A radical idea! (This is not to be seen as an endorsement of Edwards, but merely a showcase of some ideas that might just work!)

This week John Edwards spoke in New Hampshire about ending poverty, both domestically and world-wide. A pretty radical idea here are some excerpts.

WORLD-WIDE POVERTY

From the Boston Herald

Seeking to link poverty in other countries to the United States’ national security, Edwards argued that militant extremists in nations torn apart by poverty and civil war have replaced government educational systems and are teaching young people to hate the United States.

”If we tackle it, we have the chance to change a generation of potential extremists and enemies into a generation of friends,” Edwards said.

From John Edwards for President website:

Edwards will endorse the goal of universal basic education by 2015 and commit $3 billion a year to this cause—enough to enroll 23 million children—and encourage our allies to provide the remaining $7 billion needed.

Edwards will invest in preventative health care in poor countries, beginning with increased vaccinations and the provision of sterile equipment and basic medications

Edwards will expand support for the National Endowment for Democracy to strengthen political parties, train political candidates, educate voters, and monitor elections. The resources will help countries with a history of political violence or extremist or terrorist activity.

The new Cabinet-level position within the White House will coordinate global development policies across the federal government. The adviser will have the authority to coordinate budgets among the relevant programs at the U.S. Agency for International Development, U.S. and other relevant agencies. During Cabinet meetings in the Edwards Administration, the official will be a voice for the fight against global poverty. [A truly radical idea, get rid of some beuracracy!]

DOMESTIC POVERTY

From the Boston Herald

Edwards, who established a research center on poverty after his failed 2004 campaign, has set a goal of eliminating poverty in the United States in 30 years. His proposed solutions include creating a million temporary jobs for low-income workers, strengthening labor laws, increasing tax credits for working families and making housing and higher education more affordable.

Edwards, who established a research center on poverty after his failed 2004 campaign, has set a goal of eliminating poverty in the United States in 30 years. His proposed solutions include creating a million temporary jobs for low-income workers, strengthening labor laws, increasing tax credits for working families and making housing and higher education more affordable.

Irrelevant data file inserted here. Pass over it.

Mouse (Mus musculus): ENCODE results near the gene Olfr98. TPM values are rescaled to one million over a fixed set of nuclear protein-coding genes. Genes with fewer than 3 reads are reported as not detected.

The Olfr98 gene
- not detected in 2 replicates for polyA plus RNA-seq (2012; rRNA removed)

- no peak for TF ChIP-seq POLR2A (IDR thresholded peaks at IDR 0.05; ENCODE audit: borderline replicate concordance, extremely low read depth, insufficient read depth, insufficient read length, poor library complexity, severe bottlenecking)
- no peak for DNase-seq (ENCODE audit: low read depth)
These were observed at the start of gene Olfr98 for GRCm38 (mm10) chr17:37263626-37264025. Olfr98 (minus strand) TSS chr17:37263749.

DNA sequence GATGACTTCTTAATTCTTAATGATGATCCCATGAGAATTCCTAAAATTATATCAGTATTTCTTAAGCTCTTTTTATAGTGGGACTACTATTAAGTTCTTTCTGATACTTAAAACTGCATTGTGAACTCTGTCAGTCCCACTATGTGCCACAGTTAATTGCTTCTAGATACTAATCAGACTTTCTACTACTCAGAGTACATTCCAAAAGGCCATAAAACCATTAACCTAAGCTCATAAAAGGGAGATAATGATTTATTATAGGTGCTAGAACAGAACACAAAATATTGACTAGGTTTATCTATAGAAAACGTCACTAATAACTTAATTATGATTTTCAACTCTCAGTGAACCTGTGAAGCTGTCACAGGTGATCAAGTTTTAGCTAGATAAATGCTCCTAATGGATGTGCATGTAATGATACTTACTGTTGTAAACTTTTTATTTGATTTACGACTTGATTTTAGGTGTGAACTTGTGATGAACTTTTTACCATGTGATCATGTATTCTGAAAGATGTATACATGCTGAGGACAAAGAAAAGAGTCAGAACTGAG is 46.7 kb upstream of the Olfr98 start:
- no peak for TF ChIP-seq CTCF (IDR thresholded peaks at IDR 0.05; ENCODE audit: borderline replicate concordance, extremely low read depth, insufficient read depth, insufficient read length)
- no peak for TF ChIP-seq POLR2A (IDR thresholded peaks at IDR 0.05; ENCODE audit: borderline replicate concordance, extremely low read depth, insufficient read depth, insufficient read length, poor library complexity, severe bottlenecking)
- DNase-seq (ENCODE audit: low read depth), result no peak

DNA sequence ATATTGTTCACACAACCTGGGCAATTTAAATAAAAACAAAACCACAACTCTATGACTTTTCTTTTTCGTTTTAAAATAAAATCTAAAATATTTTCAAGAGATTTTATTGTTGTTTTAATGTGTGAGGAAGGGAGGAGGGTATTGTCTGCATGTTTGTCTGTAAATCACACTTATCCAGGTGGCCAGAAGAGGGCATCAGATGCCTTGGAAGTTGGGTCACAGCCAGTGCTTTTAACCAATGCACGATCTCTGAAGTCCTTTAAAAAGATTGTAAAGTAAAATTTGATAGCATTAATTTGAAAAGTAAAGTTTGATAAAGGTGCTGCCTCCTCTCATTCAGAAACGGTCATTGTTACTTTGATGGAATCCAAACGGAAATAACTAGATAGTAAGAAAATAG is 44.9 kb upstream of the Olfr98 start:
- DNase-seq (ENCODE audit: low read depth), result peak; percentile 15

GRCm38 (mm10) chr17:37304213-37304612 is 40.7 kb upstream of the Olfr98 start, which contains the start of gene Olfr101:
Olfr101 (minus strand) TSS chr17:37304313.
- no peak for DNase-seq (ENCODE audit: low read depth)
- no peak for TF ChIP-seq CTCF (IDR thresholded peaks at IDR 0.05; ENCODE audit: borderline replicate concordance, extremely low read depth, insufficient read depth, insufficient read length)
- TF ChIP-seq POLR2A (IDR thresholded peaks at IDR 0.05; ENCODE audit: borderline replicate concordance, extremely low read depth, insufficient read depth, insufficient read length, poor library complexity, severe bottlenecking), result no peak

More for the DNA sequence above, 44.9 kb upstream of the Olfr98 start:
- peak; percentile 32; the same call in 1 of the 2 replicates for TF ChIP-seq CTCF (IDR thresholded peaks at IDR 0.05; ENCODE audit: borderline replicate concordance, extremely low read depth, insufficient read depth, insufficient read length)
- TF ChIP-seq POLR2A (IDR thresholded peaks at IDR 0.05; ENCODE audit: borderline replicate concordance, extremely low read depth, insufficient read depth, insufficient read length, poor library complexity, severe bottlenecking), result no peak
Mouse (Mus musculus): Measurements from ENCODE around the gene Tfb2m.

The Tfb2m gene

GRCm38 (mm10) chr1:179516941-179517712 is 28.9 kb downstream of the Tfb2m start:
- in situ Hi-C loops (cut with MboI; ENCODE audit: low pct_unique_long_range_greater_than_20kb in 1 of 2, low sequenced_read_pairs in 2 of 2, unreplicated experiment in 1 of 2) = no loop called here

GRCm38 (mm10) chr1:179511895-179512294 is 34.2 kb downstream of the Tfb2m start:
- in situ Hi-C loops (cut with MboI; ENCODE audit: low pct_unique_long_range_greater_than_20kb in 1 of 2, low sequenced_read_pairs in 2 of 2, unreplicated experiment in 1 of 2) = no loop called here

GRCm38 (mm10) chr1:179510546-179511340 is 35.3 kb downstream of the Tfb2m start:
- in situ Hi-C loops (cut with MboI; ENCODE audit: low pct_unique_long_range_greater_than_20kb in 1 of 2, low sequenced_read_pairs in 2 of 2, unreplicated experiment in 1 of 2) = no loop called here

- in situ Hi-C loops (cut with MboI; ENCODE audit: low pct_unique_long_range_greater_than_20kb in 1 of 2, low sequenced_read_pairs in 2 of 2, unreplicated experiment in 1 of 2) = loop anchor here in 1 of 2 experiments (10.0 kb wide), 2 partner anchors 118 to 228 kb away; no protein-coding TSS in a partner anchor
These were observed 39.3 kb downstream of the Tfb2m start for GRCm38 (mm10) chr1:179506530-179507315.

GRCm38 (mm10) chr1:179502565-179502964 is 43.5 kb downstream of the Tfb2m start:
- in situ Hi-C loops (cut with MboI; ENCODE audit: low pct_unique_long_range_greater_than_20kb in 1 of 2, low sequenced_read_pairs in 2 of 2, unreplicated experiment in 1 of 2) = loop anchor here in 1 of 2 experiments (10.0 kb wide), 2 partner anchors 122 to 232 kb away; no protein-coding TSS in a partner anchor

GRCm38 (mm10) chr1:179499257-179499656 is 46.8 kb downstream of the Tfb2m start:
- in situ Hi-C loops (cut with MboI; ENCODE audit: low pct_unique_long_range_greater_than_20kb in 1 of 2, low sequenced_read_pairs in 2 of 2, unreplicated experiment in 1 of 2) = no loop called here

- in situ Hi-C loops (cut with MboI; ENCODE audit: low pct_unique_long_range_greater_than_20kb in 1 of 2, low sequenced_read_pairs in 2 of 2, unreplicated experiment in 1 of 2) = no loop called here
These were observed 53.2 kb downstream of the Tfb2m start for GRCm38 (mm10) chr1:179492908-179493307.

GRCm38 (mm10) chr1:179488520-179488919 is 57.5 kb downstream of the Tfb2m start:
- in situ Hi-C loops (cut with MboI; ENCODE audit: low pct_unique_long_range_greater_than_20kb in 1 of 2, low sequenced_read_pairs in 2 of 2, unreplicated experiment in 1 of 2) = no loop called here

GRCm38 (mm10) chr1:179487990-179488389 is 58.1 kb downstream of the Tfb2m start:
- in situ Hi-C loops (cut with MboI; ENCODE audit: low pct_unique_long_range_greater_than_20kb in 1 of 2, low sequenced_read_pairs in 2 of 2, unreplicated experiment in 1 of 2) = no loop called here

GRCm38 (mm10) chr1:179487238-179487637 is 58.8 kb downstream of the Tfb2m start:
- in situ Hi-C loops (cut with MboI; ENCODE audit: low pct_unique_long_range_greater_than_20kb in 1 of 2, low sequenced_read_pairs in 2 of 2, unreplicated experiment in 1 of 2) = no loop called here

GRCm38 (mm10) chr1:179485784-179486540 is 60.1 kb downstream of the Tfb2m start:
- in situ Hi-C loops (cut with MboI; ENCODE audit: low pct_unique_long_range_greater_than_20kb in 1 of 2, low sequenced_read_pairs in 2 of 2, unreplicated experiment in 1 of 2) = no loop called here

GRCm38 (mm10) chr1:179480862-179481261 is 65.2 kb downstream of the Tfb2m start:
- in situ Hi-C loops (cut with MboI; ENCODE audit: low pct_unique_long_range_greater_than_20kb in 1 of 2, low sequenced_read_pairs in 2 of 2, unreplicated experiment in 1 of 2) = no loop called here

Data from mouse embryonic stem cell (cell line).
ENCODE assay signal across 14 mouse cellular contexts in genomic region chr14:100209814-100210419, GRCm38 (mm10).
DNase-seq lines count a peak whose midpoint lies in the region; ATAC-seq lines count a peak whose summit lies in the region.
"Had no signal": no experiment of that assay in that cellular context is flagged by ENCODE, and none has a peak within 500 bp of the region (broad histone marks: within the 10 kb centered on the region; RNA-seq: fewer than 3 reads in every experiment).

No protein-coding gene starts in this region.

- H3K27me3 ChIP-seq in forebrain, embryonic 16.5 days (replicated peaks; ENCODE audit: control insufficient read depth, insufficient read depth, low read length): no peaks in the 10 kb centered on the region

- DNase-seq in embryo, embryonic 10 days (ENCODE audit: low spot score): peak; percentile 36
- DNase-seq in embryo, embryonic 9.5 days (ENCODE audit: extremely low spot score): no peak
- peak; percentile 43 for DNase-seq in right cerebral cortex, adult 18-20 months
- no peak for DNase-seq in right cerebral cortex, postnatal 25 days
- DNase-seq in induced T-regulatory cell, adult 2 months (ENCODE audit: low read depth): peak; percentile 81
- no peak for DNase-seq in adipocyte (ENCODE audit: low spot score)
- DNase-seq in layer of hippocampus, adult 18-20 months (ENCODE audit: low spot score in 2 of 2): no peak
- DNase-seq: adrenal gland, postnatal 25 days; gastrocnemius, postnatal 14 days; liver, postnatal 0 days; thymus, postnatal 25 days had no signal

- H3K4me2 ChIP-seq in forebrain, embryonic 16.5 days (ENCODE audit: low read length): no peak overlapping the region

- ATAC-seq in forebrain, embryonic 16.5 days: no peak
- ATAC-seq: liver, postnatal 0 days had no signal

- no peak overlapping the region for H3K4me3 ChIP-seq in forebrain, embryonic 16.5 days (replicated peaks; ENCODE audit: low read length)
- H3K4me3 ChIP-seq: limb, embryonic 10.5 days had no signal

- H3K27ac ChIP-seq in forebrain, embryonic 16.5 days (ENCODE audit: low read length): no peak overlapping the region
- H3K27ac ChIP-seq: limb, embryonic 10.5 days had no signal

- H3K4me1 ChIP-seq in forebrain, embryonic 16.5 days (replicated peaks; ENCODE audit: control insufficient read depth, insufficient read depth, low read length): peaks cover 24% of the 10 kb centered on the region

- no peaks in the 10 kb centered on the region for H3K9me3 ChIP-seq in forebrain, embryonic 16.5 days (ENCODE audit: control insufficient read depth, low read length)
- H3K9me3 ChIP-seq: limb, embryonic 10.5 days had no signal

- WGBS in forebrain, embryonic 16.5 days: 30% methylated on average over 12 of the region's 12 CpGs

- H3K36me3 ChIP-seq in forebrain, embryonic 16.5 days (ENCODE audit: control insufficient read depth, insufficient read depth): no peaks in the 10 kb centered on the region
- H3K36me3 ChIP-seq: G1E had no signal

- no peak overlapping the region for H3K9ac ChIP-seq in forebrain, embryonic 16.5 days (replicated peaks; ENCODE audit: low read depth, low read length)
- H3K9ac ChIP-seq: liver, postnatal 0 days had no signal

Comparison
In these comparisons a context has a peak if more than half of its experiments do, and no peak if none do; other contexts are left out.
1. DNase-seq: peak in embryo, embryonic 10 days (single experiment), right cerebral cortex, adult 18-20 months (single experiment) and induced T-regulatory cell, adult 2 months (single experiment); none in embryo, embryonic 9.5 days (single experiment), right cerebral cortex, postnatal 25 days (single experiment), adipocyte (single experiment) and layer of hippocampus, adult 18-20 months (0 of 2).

From John Edwards for President website:

Edwards calls for a national effort to:

  • Cut poverty by one third within a decade, lifting 12 million Americans out of poverty by 2016.
  • End poverty within 30 years, lifting 37 million Americans out of poverty by 2036.

Edwards suggested creating 1 million temporary jobs over five years. The jobs would be reserved for individuals who cannot find other work after six months of looking, pay the minimum wage, and last up to 12 months. In return, workers must show up and work hard, stay off drugs, do not commit any crimes, and pay child support.

Edwards proposed increasing the minimum wage to at least $7.50 an hour. The proposal would increase a full-time minimum-wage worker’s pay by $4,800 and benefit more than 15 million minimum and near-minimum wage workers. A $1 increase in the minimum wage has been estimated to lift nearly 900,000 people out of poverty.

Edwards suggested creating one million new housing vouchers over five years to let low-income families choose to live in better neighborhoods. He believes that we should also expand the supply of affordable housing that is economically integrated with other communities.

Edwards will require more fathers to help support their children and, in return, help them find work. He will reserve budget cuts in child support enforcement to increase collections by more than $8 billion over the next decade and ensure that payments benefit children.

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